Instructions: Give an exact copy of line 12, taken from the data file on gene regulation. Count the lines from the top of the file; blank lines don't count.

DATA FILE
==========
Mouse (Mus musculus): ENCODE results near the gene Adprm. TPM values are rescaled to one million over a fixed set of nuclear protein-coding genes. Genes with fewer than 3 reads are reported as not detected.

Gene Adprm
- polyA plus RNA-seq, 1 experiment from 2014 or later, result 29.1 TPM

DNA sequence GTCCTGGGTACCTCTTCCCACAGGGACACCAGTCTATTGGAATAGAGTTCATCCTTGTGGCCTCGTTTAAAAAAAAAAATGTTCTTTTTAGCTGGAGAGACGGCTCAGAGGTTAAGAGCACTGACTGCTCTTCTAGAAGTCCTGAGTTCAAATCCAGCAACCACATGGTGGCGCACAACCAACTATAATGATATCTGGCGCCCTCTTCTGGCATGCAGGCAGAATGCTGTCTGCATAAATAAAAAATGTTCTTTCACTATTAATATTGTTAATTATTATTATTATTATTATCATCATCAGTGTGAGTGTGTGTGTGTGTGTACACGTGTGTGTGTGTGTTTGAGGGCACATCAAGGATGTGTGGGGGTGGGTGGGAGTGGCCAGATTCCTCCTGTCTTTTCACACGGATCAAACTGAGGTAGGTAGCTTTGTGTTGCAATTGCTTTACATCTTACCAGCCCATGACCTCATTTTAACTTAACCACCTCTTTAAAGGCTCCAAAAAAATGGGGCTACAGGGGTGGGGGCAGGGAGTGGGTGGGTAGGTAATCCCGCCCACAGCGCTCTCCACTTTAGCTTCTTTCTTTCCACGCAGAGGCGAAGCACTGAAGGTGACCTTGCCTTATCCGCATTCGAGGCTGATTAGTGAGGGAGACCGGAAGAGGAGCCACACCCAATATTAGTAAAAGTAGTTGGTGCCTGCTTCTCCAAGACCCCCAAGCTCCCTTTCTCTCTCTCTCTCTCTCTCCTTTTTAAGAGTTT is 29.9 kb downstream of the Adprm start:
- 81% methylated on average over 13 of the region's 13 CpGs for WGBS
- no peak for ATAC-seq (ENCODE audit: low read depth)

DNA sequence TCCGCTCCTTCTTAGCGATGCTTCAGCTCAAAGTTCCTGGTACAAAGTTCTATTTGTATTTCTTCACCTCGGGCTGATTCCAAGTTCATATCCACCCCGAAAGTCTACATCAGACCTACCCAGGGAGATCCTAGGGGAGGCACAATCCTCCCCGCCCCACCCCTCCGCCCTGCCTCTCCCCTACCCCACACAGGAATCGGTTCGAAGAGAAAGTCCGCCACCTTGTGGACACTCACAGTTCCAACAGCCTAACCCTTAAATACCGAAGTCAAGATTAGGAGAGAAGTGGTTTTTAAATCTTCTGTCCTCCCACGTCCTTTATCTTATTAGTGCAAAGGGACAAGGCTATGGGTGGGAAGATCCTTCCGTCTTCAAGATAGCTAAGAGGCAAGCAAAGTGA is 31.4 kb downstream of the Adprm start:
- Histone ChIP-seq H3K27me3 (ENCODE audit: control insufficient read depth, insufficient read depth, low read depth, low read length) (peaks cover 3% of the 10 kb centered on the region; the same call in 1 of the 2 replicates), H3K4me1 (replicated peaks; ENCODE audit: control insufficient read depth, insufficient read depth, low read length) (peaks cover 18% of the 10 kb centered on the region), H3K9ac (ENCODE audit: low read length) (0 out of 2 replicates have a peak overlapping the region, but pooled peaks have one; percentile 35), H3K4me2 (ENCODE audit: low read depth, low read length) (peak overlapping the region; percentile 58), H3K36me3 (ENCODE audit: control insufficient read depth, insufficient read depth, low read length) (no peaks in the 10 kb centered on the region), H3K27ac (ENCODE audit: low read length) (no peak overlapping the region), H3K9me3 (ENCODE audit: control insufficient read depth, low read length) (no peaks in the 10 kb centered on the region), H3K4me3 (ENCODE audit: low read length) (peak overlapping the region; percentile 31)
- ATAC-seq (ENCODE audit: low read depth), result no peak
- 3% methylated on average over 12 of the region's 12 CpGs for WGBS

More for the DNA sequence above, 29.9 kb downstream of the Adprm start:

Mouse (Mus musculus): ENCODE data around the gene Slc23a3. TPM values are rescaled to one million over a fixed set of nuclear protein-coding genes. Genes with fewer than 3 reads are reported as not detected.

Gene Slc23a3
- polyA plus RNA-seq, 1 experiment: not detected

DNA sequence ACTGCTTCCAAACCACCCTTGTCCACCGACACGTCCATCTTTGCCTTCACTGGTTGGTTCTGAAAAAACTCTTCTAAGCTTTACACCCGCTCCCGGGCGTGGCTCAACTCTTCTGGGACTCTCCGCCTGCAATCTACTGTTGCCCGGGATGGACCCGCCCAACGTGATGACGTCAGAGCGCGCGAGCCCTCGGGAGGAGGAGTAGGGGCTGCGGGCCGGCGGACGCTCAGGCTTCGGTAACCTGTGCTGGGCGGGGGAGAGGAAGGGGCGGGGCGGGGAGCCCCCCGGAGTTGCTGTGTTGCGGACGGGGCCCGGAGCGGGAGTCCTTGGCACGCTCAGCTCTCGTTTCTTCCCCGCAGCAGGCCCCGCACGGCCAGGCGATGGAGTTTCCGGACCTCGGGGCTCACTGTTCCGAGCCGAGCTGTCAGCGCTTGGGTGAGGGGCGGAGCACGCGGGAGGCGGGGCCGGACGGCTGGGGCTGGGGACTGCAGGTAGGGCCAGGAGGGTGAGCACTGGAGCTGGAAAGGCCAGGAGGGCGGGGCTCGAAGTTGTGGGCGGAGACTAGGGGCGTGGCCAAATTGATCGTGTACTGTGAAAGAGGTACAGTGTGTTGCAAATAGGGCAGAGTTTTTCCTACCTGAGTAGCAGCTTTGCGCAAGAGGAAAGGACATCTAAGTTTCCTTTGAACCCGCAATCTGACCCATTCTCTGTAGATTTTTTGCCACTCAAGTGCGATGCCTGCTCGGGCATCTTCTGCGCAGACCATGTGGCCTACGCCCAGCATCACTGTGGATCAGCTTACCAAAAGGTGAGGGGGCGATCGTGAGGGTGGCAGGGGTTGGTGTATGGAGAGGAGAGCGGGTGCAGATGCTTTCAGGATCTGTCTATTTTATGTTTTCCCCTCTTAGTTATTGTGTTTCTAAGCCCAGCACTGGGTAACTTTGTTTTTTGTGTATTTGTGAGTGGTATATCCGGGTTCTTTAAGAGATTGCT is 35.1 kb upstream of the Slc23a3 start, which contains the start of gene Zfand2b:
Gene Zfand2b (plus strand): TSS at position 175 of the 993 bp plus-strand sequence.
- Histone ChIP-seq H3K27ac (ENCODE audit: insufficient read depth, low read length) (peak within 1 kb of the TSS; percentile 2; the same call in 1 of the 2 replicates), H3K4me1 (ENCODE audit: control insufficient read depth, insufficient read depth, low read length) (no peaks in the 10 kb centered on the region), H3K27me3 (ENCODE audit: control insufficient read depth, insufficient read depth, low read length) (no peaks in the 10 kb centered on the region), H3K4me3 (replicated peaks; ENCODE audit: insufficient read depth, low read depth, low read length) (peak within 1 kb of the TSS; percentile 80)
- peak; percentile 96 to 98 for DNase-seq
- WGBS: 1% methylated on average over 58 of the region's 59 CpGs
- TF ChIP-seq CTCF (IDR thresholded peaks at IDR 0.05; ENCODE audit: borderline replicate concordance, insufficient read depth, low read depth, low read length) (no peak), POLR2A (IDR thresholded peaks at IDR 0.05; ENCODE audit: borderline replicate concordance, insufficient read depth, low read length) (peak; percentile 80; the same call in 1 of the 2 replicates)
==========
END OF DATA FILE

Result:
Mouse (Mus musculus): ENCODE data around the gene Slc23a3. TPM values are rescaled to one million over a fixed set of nuclear protein-coding genes. Genes with fewer than 3 reads are reported as not detected.